THE GIANT SUNFLOWER – ”February Sunshine” / ”More Sunshine” (Take 6 -1000) May 1967
One of the most intriguing releases of 1967 was ’February Sunshine’ by The Giant Sunflower. This folk rock song was written by Pat Vegas and Val Garay, two musicians based in Hollywood. The hot new sound in Los Angeles at this time was pleasant laid back sunshine rock with the groups often fronted by a good lookin’ flower girl with long hair and love beads.
’February Sunshine’ has that pure L.A. sunshine sound and is just perfect ’67 fodder for the radio. The song was recorded by studio musicians and released on Take 6 Inc with the non-existent group name of The Giant Sunflower.
The recording was quickly snapped up by Lou Adler’s Ode label who got the song re-recorded. Out of interest The Rose Garden also recorded ’February Sunshine’ at Gold Star Studios, Hollywood and their version can be found on their album.
The new recording of ’February Sunshine’ was then released on Ode in USA. Lou Adler had a deal with Columbia Records to distribute his Ode product in other countries around the world.
John Noreen from The Blokes/The Rose Garden confirms that Charlie Greene and Brian Stone, who were managing Sonny & Cher, became involved with his group and got them the deal to act as The Giant Sunflower for promotional purposes and the odd gig because the record was receiving lots of airplay and Ode needed a group to go with the record.
To add to a confusing and somewhat conflicting story, Patti Phillips aka Margo left a message on the old G45 Central site stating that she was a member of the original Giant Sunflower along with Val Garay, Terry Clements, Eddie Hoh and Rick Dey. The latter was previously a member of The Wilde Knights and wrote ’Just Like Me’ which was recorded by Paul Revere and the Raiders who had a huge hit with it.
During the month of July 2015 I was in contact with Margo Phillips via email who kindly sent me information about The Giant Sunflower as well as some clippings published in a teen magazine during 1967.
The Giant Sunflower was a real band and we performed live. Val Garay (who co-wrote February Sunshine with Pat Vega) put the band together. Val (rhythm guitar, vocals), Terry Clements (lead guitar, vocals) me (vocals), Eddie Hoh (drums) & Ric Dey (bass).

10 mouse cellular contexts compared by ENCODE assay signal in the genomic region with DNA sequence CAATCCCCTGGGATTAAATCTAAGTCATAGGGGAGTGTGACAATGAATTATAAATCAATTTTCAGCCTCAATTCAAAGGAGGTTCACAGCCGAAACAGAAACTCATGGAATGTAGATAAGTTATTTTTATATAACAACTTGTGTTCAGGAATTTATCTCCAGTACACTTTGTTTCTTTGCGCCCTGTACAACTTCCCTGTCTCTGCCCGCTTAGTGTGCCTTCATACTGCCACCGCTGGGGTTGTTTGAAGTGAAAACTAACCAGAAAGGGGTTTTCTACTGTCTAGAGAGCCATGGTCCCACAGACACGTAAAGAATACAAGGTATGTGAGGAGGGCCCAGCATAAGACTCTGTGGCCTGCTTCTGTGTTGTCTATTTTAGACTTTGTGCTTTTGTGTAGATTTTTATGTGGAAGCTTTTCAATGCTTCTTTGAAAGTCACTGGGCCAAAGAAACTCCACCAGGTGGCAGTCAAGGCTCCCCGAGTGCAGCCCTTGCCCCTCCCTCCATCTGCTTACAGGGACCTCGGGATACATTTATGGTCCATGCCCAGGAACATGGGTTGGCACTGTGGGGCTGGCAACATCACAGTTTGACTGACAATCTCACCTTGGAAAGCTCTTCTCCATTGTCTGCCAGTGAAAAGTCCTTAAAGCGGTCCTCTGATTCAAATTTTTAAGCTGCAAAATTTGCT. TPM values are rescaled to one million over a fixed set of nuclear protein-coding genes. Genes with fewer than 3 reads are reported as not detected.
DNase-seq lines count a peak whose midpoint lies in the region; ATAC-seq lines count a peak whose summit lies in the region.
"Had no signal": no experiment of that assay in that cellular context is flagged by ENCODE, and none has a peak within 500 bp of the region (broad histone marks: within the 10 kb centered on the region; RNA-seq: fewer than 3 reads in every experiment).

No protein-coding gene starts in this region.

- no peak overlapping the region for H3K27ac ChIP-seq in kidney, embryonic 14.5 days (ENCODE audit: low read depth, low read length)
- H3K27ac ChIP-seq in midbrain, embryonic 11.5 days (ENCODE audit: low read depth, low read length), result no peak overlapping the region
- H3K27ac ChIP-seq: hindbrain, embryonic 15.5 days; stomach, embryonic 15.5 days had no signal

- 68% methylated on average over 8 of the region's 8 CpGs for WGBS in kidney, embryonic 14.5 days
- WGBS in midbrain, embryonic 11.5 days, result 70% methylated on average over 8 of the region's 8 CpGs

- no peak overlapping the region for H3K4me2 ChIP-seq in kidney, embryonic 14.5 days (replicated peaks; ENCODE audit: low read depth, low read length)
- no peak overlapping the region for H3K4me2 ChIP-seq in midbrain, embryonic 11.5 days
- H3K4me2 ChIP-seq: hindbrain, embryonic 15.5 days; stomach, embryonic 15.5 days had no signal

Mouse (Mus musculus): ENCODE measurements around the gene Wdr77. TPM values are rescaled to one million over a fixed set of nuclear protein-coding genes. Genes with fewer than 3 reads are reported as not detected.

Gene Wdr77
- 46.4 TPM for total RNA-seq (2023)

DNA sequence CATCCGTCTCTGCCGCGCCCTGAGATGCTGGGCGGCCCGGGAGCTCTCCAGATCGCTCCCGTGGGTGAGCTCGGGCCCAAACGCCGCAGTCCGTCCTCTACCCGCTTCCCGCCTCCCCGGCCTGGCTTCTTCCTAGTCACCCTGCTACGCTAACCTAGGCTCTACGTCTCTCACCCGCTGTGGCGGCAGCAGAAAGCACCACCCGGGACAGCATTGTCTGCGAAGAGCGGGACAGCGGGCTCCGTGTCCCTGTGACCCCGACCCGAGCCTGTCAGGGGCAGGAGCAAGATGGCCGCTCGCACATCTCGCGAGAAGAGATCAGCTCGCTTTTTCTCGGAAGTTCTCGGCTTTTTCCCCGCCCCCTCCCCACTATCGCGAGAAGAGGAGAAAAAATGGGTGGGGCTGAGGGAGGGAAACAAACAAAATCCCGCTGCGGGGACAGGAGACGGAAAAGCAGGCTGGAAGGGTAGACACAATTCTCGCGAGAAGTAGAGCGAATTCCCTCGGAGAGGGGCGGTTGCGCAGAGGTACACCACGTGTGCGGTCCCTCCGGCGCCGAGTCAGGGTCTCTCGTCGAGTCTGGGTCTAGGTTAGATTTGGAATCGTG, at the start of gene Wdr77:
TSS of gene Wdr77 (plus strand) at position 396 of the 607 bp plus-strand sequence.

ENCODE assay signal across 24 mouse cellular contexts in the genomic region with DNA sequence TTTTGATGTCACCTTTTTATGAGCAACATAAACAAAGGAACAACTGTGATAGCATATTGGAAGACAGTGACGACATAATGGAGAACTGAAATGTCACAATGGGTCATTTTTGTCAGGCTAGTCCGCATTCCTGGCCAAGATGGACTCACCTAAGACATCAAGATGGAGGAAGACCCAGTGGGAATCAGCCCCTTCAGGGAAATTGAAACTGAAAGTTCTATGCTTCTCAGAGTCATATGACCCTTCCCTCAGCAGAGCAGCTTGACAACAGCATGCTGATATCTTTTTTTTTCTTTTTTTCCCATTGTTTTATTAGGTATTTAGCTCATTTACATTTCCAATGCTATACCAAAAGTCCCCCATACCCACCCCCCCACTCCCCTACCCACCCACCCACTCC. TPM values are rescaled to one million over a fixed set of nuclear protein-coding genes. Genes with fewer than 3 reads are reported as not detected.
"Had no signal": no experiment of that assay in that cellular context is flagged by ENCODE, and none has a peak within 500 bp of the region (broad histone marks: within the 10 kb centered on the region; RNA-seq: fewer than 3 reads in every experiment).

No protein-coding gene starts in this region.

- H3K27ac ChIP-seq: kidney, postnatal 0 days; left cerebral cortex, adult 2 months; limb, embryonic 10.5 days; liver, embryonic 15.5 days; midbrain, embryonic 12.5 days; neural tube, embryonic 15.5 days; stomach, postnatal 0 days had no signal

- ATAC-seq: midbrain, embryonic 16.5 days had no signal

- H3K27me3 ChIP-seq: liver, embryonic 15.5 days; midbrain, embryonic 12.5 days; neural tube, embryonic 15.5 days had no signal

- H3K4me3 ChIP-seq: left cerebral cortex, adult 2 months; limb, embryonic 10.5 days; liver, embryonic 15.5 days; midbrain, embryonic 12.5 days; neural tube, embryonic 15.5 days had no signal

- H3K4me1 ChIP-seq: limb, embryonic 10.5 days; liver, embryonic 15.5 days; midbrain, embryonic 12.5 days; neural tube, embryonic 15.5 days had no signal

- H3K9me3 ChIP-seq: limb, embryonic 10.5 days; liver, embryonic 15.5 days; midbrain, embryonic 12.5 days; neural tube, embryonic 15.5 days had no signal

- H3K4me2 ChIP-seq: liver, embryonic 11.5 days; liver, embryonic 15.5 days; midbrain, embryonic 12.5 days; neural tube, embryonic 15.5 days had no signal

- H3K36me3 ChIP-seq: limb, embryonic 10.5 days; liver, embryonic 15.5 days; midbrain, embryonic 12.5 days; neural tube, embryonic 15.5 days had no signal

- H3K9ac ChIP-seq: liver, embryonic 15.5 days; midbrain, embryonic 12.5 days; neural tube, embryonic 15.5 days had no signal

Eddie was also the drummer for The Mamas & Papas at the same time. I think that’s how we ended up at Lou Adler’ s house to audition. Lou was sitting on his couch with two of The Mamas & Papas–Denny & Cass. Val, Terry and I sat on the floor and sang a song or two. Lou decided to produce us and signed the band (all five of us) to his new label, Ode Records, part of the Columbia Records conglomerate.
We performed often at The Whisky (a Go Go) on the Sunset Strip in Hollywood. Lou was co-owner of the club (with Elmer Valentine) so he booked us there as the opening act for Van Morrison & Them, Eric Burden & The Animals, Steppenwolf.
We also did a concert with The Buffalo Springfield. We were the opening act, followed by The Moby Grape and then The Springfield.
concert poster for Buffalo Springfield (featuring Neil Young and Stephen Stills) appearing with the Soul Survivors (Expressway to Your Heart), People and Giant Sunflower at the San Jose (CA) Civic Auditorium on 29th December 1967.
We performed at some sort of festival on the Santa Monica Pier with The Turtles, Jose Feliciano, The Leaves or The Grass Roots and The Association (I think they were there) and other bands I don\’t recall (Val would know). So don’t quote me on that line-up!
Anyway, all this to say, no, we were NOT a studio band.
I think I may know how that was misconstrued. Lou Adler DID use the hottest studio musicians on both our singles–February Sunshine and What’s So Good About Goodbye. They were known as part of the ”A-List” called The Wrecking Crew. We (The Giant Sunflower) were in the studio for all the sessions but Lou only let Terry Clements play with these guys. Val, Terry and I did ALL the vocals.
Your blog got it right about the lawsuit. It killed our first single, February Sunshine–which was on it’s way up the charts. Our second single, What’s So Good About Goodbye, didn’t have the same promotional ”steam” behind it. My guess is that I think Columbia lost its enthusiasm about our band after the million dollar lawsuit. They didn’t need the legal problems from a brand-new group that hadn’t made them any big money yet. Again, Val Garay may have more info on this.
So, that should set some of the story straight. I can go into the band break up.
As for how The Rose Garden took over our band’s name and went out performing February Sunshine – I have no idea. I joined a Buddhist group (cult?) during that time and disappeared from the music scene. (I did get ”accidentally” signed to Warner Bros. in 1980s as a solo artist under my married name, Patti Fisher. That single was also destined to be a hit but also killed by dirty music biz politics. Obviously, it was no my fate to be famous and ironically, I never wanted to be. But music is in my blood and in my soul and I was blessed with many experiences with some most excellent musicians.
You can check out a few tunes I wrote & produced (or co-wrote & produced) from the 90s. And a Tracy Chapman cover in 2009. On YouTube under Margo Silver Phillips. I know, I have lots of names…
Anyway, I hope you enjoyed the music trivia! (Margo)
THE GIANT SUNFLOWER – ’What’s So Good About Goodbye’/’Mark Twain’ (Ode ZS7-104) October 1967
A follow up 45 by The Giant Sunflower was released some months later in October 1967 and again the record perfectly demonstrated the flower power, sunshine pop moves that Los Angeles was increasingly becoming known for. The record got a mention in Billboard but despite the groovy sound appears to have had little or no impact on the charts.